Warren’s major career turning point came in this audition, when audition master Wilfrid Pellitier, astounded by what he heard, agreed to take Warren under his professional wing. He arranged for voice lessons and recital opportunities, obtained private funding for a summer of study in Italy, and became his life-long friend. On return to the United States, Warren was given roles of gradually increasing importance within the Met company, but again he faced anti-Semitism and the preference of the autocratic director Rudolph Bing for established stars in the high-profile and prestigious opening-night roles. Engagements overseas gained Warren star status in foreign opera companies, very favorable publicity, and elevated status within the Met company. Warren was eventually granted leading and opening-night roles; his consummate artistry, especially in the great Verdi operas, brought him acclaim, recognition as one of the opera world’s premier performers, and Bing’s staunch advocacy. He enjoyed this heady status until his premature death.

Phillips-Matz concentrates a great deal of attention on Warren’s performances, career highlights, many warm relationships, and daily life. Warren fell in love with and married American singer Agatha Leifflen, whom he met in Italy. Marriage required that he convert to Roman Catholicism, which he did with the approval of both families. While the marriage brought Warren a life-long supportive, loving relationship, he found himself ostracized by some of the other Jewish artists. Phillips-Matz rounds out her portrait of the man with some of his more temperamental and less attractive qualities. Having worked very hard to train his own voice and refine his roles, he became an unsparing, self-critical perfectionist. He also required the same flawlessness from fellow artists and could be overbearing and intrusive (even to the orchestra) during rehearsals. There are several illustrations of behavior attendant to such peccadilloes that ranged from mild to outrageous. But the heart of this book is Warren’s virtuosity. The details and vignettes recounting Warren’s performances (his conquests and the occasional failure) at the Met, in world opera companies, and on concert tours will fascinate the opera aficionado. The final chapter painfully details the events and circumstances surrounding his onstage death (including some grisly details of the fatal fall), providing sometimes conflicting eyewitness accounts from members of the audience, orchestra, cast, stage crew, and family.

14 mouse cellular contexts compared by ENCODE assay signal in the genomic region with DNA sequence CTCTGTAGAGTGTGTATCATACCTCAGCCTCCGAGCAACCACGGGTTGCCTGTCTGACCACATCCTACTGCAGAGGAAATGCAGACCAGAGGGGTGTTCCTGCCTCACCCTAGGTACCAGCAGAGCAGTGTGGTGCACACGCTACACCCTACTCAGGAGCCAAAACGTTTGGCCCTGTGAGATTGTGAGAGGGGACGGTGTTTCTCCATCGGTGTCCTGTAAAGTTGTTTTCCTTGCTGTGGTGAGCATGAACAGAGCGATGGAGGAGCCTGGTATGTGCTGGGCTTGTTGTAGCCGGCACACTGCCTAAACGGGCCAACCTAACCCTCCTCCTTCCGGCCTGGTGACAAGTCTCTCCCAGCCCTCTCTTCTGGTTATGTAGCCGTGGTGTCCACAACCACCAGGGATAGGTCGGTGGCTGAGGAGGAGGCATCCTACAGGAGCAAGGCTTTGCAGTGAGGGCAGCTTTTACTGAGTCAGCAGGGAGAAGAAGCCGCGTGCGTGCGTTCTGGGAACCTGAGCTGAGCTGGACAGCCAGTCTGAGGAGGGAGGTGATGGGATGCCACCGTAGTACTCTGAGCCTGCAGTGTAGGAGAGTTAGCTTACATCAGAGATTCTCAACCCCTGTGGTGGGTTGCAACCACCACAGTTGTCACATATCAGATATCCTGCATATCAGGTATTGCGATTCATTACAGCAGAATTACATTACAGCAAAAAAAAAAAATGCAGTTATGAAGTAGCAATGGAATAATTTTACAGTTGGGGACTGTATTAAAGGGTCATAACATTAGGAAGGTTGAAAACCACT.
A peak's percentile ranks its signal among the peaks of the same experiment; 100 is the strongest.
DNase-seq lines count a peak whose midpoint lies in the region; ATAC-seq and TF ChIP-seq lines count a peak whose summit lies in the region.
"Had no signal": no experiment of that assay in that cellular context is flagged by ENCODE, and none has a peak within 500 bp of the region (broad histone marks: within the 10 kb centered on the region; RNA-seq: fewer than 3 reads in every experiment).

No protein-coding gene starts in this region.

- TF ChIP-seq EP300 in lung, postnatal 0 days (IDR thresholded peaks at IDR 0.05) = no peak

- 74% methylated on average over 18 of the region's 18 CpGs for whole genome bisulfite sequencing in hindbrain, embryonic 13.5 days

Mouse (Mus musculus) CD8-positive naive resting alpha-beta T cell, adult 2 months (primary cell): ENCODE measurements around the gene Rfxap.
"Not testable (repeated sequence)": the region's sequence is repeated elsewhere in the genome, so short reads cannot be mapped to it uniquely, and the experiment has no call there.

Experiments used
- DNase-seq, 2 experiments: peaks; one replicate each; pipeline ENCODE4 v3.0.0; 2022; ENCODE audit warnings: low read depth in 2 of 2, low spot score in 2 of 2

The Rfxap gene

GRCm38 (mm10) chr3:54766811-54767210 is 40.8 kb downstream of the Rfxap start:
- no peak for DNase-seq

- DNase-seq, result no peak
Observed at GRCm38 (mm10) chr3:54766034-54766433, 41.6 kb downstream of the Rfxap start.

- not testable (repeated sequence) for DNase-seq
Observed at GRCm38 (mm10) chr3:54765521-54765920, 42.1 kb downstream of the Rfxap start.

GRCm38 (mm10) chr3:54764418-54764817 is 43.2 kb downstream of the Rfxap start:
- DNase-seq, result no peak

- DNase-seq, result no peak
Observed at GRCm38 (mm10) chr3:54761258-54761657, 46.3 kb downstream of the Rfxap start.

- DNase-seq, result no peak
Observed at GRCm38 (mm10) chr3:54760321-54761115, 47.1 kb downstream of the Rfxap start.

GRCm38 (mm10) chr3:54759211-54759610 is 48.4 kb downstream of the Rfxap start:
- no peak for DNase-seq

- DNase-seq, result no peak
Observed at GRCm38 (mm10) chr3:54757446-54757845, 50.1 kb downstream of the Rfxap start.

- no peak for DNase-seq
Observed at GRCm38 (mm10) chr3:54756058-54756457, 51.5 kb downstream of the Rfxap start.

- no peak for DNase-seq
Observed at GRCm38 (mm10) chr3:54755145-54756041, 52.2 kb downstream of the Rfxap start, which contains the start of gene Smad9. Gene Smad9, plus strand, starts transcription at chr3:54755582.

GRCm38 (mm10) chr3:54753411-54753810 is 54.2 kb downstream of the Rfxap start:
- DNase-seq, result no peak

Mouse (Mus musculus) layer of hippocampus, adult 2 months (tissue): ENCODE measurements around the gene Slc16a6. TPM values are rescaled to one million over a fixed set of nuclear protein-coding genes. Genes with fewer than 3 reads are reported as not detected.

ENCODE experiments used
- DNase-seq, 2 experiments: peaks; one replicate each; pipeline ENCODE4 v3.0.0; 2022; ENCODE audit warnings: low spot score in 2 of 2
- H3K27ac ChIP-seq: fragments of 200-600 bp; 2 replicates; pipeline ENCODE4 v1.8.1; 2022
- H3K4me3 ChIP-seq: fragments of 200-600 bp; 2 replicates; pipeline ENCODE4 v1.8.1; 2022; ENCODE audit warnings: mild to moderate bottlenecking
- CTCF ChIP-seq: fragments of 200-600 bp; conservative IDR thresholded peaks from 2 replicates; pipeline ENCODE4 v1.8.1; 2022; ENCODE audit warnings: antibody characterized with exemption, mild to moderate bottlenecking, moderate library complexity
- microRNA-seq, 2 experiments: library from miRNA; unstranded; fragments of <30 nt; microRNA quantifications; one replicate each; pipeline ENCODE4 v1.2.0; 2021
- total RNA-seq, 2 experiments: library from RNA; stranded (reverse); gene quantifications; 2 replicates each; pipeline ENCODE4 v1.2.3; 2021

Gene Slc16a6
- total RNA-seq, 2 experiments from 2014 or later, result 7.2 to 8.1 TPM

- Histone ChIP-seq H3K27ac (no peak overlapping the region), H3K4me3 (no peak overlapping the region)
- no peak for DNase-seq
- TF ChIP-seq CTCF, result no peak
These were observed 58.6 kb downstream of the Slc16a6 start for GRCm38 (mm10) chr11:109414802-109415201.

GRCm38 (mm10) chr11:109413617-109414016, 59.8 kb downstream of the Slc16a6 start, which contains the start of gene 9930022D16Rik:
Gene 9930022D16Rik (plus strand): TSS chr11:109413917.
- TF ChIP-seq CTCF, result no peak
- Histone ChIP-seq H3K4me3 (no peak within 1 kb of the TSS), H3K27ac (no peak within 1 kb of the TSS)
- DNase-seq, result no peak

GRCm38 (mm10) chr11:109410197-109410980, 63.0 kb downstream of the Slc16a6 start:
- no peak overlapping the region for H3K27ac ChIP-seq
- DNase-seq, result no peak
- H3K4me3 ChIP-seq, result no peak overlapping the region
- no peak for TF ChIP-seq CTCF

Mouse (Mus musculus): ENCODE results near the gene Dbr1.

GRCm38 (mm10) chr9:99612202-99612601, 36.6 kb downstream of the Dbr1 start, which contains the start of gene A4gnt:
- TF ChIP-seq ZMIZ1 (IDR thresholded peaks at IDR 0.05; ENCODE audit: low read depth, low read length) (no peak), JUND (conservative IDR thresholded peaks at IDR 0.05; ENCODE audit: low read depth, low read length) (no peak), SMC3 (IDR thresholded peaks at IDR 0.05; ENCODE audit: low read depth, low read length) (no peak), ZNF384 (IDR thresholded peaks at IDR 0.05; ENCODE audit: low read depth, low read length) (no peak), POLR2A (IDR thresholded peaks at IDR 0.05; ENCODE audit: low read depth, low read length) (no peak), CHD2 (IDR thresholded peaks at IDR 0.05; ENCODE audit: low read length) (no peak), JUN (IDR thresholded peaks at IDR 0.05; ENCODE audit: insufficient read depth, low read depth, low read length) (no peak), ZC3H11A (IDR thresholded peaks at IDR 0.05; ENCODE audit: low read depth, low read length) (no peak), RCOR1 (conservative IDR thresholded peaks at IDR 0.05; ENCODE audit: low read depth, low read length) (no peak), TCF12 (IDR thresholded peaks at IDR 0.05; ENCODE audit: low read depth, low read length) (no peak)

We cannot know how frequently such an extraordinary vocal endowment arises, but clearly it is rare indeed. We can only be grateful that in this case it was bequeathed to someone who committed to the years of sacrifice, training, and persistent effort needed to present his gift so grandly to his public. Phillips-Matz has conveyed Leonard Warren as a human being with foibles, mastery, weaknesses, and genius, all with the affection and respect that draws our captivated gaze toward a triumphant artist.

Björling AL, Farkas A: Jussi. Portland, Ore, Amadeus Press, 1996
 
Taubman H: The Pleasure of Their Company. Portland, Ore, Amadeus Press, 1994
 
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References

Björling AL, Farkas A: Jussi. Portland, Ore, Amadeus Press, 1996
 
Taubman H: The Pleasure of Their Company. Portland, Ore, Amadeus Press, 1994